CHOLESTEROL IS one of those dietary dirty words that doesn’t quite deserve its bad reputation.
That’s largely because now-outdated science once linked dietary cholesterol with blood cholesterol. They are two different things and they operate largely independent of one another, according to the latest research.
Not only do you need dietary cholesterol to survive, but eating the nutrient has its benefits.
Hector Perez, M.D., a board-certified general and bariatric surgeon practicing in Tijuana and Cancun, says that cholesterol isn’t entirely bad for the body because it’s needed to help organs function properly, as well as create hormones, vitamin D, and digestive fluids.
That all said, maybe your doctor has decided to recommend that you go on a low-cholesterol diet in order to protect you from heart disease, stroke, or other health problems.
If this is the case, Dr. Perez says that in general “a low-cholesterol diet is fairly easy to follow, and you don’t have to give up all of your favorite foods. You’ll just need to be more mindful of the foods you’re eating and make sure you’re getting enough nutrients.”
“However, too much of anything is always bad, and if your body has a high amount of LDL cholesterol, it could lead to multiple health problems,” he adds. “LDL cholesterol is known as the ‘bad cholesterol’ because it can cause plaque to build up in the arteries, leading to heart disease and other serious health problems.”
As always, you should consult with a trusted healthcare practitioner like your primary care physician or a registered dietitian to find out what’s best for your individual needs and if such a nutritional regime may be good for you.
Ahead, learn what dietary cholesterol is, how to implement a low-cholesterol diet, and more about the misunderstood dietary substance.
What is dietary cholesterol?
“Dietary cholesterol is found in the tissues of animal products such as meat, poultry, dairy, eggs, and seafood,” says Kelsey Lorencz, R.D.N., with Zenmaster Wellness. “Research has found that eating foods with cholesterol such as eggs or shrimp is not related to high blood cholesterol levels or heart disease risk for most people.”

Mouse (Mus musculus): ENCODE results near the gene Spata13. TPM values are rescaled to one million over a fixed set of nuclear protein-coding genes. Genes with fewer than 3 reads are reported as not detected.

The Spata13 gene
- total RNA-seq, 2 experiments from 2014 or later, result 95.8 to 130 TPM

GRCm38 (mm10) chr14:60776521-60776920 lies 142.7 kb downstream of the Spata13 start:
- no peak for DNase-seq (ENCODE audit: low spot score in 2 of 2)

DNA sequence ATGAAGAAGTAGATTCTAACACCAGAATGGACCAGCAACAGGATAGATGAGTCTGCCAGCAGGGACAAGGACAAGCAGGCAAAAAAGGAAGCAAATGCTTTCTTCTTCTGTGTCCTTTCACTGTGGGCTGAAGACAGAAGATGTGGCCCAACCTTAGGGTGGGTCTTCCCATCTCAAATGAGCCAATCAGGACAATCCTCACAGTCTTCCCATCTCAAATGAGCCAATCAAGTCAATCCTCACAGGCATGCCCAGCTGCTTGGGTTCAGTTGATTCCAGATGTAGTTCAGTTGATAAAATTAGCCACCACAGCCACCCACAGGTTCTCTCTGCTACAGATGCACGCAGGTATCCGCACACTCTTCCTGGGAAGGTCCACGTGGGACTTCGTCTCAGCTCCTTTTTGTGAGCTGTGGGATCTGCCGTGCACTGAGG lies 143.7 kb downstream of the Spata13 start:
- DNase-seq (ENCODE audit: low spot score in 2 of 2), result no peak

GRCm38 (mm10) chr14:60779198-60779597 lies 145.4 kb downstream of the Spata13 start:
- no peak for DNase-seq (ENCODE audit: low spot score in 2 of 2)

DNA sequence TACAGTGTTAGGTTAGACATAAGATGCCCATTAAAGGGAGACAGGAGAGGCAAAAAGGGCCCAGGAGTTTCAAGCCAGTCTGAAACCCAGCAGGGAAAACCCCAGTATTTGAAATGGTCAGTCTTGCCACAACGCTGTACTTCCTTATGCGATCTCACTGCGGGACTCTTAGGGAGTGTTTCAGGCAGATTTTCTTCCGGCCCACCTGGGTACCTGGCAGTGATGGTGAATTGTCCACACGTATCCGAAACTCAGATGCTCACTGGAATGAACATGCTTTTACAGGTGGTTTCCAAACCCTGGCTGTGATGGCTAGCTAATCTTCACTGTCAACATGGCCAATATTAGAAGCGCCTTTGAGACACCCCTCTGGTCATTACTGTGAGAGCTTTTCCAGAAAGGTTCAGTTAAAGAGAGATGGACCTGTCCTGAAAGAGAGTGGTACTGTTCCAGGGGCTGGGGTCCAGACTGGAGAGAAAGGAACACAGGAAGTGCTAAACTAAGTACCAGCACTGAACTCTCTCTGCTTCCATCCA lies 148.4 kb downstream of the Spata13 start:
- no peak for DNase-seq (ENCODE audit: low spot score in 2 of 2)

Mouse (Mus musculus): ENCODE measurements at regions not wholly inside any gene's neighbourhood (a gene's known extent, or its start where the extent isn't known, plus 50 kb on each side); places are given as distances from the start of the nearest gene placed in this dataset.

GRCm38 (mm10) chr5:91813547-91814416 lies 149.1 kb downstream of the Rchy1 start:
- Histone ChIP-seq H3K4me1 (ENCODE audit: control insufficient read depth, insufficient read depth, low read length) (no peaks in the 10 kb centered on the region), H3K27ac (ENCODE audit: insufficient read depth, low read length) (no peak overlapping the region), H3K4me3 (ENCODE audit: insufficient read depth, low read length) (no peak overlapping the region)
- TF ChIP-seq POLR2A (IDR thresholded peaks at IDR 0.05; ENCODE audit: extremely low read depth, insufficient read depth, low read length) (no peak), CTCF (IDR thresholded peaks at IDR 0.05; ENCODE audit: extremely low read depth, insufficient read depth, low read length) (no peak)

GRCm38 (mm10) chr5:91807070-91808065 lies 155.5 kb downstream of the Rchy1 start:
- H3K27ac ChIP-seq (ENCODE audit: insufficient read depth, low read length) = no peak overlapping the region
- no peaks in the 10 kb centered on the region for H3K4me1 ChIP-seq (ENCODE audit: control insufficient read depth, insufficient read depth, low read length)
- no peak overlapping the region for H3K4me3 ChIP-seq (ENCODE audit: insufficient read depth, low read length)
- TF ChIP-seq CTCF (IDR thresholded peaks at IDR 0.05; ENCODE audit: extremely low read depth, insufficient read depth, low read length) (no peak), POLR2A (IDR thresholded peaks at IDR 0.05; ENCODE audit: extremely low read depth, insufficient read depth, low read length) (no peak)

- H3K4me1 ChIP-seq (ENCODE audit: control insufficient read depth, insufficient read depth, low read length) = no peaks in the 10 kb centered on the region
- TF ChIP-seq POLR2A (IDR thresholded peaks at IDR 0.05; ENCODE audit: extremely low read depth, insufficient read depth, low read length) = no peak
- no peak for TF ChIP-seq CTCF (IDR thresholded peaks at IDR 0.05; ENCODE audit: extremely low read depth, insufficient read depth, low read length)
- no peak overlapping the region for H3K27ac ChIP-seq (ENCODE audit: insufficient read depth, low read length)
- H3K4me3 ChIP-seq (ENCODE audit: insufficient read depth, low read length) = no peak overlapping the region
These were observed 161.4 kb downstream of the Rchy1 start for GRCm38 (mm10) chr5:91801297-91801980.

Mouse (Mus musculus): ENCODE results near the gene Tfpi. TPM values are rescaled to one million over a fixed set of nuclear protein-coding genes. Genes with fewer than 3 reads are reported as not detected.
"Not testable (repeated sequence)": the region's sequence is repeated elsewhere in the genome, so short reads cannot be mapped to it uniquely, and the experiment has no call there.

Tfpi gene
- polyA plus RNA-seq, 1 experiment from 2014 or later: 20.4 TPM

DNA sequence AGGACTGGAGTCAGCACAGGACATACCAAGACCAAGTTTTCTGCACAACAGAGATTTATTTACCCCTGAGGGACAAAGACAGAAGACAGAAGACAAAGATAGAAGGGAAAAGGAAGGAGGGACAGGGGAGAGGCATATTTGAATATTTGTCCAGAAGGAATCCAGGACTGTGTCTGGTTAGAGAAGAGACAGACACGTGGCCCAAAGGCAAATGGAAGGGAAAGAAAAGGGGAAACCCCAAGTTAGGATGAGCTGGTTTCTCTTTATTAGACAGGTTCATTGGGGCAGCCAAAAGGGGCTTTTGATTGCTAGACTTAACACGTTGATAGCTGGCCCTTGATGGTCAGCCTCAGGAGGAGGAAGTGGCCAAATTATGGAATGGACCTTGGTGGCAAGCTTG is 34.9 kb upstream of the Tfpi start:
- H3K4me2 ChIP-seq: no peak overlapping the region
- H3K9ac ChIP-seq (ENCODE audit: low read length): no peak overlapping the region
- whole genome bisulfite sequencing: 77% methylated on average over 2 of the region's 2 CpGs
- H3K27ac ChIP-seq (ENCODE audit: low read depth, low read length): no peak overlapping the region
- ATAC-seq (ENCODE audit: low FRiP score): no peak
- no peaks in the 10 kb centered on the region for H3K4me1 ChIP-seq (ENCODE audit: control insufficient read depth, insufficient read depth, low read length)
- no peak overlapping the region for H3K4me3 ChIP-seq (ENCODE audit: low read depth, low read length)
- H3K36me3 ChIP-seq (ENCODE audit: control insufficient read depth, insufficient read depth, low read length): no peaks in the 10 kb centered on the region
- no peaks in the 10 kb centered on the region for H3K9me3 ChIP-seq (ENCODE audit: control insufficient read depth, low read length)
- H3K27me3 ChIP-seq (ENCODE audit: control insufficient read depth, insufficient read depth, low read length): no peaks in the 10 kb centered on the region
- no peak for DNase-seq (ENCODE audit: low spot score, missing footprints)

Even though the link between dietary cholesterol and heart disease risk isn’t clear, a small portion of the population may be hyper-responsive to the cholesterol in food and benefit from limiting this nutrient.”
Is dietary cholesterol the same as blood cholesterol?
No, dietary cholesterol and blood cholesterol are not the same things.
“What makes [dietary cholesterol] different from blood cholesterol is that dietary cholesterol doesn’t have as big of an impact on blood cholesterol levels,” says Dr. Perez.
“This is because the liver makes most of the cholesterol in the body, and only a small amount comes from food,” says Dr. Perez. “When you eat less cholesterol, your liver makes more cholesterol to make up for the difference. And when you eat more cholesterol, your liver makes less.”
Put another way, Lorencz says that eating cholesterol from other animals doesn’t necessarily become blood cholesterol. “Blood cholesterol is the cholesterol that circulated through your body and has the potential to build up as plaques in your bloodstream,” she says.
What is a low-cholesterol diet?
A low-cholesterol diet emphasizes lean proteins, fruits, vegetables, and whole grains.
“A low-cholesterol diet limits animal products, especially those high in cholesterol such as eggs, liver, and shellfish,” says Lorencz. “While some animal products can fit into a low cholesterol diet, they need to be limited.”
Accordingly, vegan and vegetarian diets are associated with lower levels of LDL or “bad cholesterol” and lower total cholesterol levels.
What does a low-cholesterol diet look like?
Lorencz shares a sample menu for a day on a low-cholesterol diet:
Snack: Apple and peanut butter
Lunch: Salmon salad
Snack: Hummus and vegetables with pita chips
Dinner: Boneless skinless chicken breast with rice and sautéed vegetables
That doesn’t sound too bad, huh? If you need more meals that fit the bill, check out our guide to foods that can naturally lower your cholesterol.
Is a low-cholesterol diet a good idea?
The bottom line: Always talk to your doc or a registered dietitian before making any major changes in your diet.
With that in mind, if you’ve tried other diets and lifestyle changes to lower your blood cholesterol and reduce your risk of heart disease, a low cholesterol diet may be able to help.
“Keep in mind that people who follow a vegan diet don’t get any cholesterol from the food they eat,” Lorencz adds. “Your body is able to make its own cholesterol, so limiting dietary cholesterol won’t put your health at risk.”
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